Hallie Brodie, “Weathering an Epidemic: A Look at the U of A During the Spanish Flu,” The Quad, November 29, 2018.

Marcelle Cinq-Mars, “1918 Spanish Flu Epidemic,” Library and Archives Canada Blog, November 29, 2018.

Mike Clare, “Commemorating the Forgotten Plague Through the Classroom,” Active History, January 31, 2018.

Ruth Craig, “Why Did the 1918 Flu Kill So Many Otherwise Healthy Young Adults?The Conversation, November 9, 2017.

Véronique Dupuis, “La Grande Guerre de Blanche-Olive Lavallée: le travail des infirmières dans les hôpitaux militaires canadiens au temps de la grippe espagnole,” Histoire Engagée, March 18, 2019.

Andrea Eidinger, “A Guide to Online Resources for Teaching and Learning about WWI in Canada,” Unwritten Histories, November 1, 2016.

Jane Jenkins, “Cures, Clothes, and Comfort: Profiting from the 1918 Influenza Pandemic,” Acadiensis, April 13, 2020.

Magda Fahrni and Esyllt W. Jones, “What Difference Does a Century Make? Pandemic Responses to Influenza and COVID-19,” NiCHE, April 1, 2020.

Esyllt W. Jones, “The Distance Between Us: The Implications of Pandemic Influenza in 1918-1919,” Active History, March 14, 2020.

Esyllt W. Jones. “What is Forgotten? Influenza’s Reverberations in Post-War Canada,” Active History, January 30, 2018.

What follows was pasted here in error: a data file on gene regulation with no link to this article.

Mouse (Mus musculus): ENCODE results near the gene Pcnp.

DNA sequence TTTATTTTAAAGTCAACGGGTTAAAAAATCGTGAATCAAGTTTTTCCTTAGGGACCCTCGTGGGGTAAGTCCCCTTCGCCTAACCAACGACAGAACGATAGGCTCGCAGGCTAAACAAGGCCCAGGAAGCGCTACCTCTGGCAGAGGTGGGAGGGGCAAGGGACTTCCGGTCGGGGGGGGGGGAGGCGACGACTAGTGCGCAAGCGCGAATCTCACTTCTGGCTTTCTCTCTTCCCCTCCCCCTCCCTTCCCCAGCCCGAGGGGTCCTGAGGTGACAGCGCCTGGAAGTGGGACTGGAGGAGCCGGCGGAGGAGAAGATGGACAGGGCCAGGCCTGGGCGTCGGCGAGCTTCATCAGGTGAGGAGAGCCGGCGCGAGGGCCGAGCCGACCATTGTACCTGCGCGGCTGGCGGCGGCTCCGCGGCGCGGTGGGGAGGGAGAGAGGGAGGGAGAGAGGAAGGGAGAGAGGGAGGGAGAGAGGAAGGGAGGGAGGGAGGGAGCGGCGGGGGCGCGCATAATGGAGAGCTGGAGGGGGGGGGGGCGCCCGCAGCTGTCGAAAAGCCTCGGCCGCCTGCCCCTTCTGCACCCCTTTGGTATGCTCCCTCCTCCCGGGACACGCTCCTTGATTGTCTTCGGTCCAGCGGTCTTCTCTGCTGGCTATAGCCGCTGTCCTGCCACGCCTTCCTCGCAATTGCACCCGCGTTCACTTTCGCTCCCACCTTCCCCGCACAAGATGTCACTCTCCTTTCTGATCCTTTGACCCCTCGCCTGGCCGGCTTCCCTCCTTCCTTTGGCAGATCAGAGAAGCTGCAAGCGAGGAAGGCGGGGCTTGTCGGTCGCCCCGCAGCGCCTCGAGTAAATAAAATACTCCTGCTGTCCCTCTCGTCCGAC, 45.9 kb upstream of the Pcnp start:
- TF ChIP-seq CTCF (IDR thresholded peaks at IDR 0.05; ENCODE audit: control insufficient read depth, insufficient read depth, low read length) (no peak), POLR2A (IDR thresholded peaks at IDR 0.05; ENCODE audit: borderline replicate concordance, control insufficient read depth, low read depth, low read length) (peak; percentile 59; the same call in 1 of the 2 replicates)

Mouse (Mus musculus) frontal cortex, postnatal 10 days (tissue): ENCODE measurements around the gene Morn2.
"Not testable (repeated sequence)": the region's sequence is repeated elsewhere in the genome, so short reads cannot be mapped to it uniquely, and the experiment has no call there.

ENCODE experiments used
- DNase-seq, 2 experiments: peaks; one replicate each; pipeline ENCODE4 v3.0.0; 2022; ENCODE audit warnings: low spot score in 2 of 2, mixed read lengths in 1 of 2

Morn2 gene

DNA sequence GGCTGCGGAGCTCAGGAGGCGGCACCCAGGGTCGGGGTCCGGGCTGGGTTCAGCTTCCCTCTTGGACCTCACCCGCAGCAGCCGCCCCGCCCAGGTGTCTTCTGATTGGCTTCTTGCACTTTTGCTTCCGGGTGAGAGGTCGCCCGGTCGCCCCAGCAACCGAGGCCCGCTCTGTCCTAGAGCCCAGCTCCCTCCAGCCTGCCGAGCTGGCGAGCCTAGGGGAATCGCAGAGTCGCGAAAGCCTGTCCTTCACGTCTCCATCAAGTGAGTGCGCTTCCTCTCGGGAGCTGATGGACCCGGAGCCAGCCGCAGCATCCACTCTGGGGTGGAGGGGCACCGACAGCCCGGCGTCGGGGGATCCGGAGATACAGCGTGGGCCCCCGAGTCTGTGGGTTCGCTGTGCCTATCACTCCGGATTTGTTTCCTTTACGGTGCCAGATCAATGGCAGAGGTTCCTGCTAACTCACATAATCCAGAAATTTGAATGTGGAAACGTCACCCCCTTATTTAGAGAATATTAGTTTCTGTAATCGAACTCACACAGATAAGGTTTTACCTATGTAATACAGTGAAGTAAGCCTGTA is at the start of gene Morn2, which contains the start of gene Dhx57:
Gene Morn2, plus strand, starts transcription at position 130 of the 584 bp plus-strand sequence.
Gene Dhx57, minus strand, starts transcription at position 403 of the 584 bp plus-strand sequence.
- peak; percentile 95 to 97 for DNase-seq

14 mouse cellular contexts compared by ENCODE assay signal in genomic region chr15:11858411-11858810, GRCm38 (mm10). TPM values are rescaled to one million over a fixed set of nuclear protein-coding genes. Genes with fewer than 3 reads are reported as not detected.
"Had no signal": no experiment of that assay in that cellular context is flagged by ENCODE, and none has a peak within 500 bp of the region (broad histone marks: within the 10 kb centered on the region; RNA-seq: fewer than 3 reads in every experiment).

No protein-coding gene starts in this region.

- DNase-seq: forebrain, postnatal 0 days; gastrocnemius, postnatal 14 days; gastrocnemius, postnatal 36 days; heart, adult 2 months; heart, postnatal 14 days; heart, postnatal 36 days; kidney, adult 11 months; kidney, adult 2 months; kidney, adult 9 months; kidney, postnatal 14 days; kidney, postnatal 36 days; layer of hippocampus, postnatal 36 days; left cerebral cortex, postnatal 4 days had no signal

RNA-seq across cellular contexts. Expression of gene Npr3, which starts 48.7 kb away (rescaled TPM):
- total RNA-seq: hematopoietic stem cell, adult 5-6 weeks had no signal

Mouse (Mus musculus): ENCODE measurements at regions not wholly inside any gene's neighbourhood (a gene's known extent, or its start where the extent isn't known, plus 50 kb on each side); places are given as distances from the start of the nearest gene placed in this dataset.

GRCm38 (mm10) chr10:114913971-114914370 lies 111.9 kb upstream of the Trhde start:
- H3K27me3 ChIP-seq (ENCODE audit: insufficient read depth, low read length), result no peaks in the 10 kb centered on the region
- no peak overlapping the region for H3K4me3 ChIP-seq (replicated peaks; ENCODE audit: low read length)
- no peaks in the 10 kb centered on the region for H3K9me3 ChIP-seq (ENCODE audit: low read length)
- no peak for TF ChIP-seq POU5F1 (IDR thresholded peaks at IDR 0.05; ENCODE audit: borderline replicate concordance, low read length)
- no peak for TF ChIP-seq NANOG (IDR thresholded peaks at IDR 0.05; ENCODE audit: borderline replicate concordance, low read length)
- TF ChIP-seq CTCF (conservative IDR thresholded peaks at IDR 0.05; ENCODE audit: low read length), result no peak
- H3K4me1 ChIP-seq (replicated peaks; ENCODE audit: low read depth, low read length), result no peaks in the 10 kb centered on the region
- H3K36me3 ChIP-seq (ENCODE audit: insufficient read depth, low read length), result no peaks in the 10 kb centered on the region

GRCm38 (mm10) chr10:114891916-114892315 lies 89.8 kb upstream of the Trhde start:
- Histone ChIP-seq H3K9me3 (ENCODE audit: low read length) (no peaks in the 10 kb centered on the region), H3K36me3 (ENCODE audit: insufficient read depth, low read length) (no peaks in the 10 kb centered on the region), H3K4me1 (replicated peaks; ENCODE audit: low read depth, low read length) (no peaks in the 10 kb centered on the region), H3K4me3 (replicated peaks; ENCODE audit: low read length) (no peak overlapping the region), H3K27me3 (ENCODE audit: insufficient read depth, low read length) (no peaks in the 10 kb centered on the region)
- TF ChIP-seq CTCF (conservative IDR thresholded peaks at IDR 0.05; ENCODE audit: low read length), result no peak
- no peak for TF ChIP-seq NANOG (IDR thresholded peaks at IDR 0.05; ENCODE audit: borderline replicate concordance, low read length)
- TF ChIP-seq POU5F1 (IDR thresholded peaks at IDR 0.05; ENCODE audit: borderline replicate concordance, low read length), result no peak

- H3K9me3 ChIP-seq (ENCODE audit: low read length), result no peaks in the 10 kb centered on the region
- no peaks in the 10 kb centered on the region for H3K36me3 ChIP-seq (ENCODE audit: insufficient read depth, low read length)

Catherine Lavoie and Karen Bilodeau, “Les registres de l’État civil : le cas de la grippe espagnole de 1918,” Instantanés, July 31, 2019.

Laura Madokoro, “Coronavirus: Racism and the Long-Term Impacts of Emergency Measures in Canada,” The Conversation, March 22, 2020.

Merle Massie, “1918 Flu in Biggar,” March 18, 2020.

Jenna Murdock Smith and Alexandra Haggert, “Spanish Flu Pandemic Centenary: New Co-Lab Challenge and a Travelling Exhibit,” Library and Archives Canada Blog, September 12, 2018.

Neil Orford, “Going Viral: Spreading the 100th Anniversary of the Spanish Flu Pandemic One Story at a Time,” Active History, January 29, 2018.

Ellen Scheinberg, “Piecing Together a Pandemic: Unearthing Elusive, Eclectic, and Authenic Stories of the Flu,” Active History, February 1, 2018.

Bill Waiser, “History Matters: 1918 Spanish Flu led to Saskatchewan’s first female MLA,” Saskatoon StarPheonix, November 22, 2016.

Kathryn Whitfield, “The Spanish Flu: Honouring Canada’s Lost Voices Through Digital Storytelling,” Ingenium Channel, June 10, 2019.


Turning Points of History: Kiss of the Spanish Lady.

History Education/Lesson Plans/Activities

Samantha Cutrara, “Imagining a New ‘We’ – Spanish Flu” series.

-Samantha Cutrara in conversation with historians about teaching history during the pandemic.

“Don’t Worry, Keep Your Feet Warm – The Spanish Flu in Ontario,” Archives of Ontario .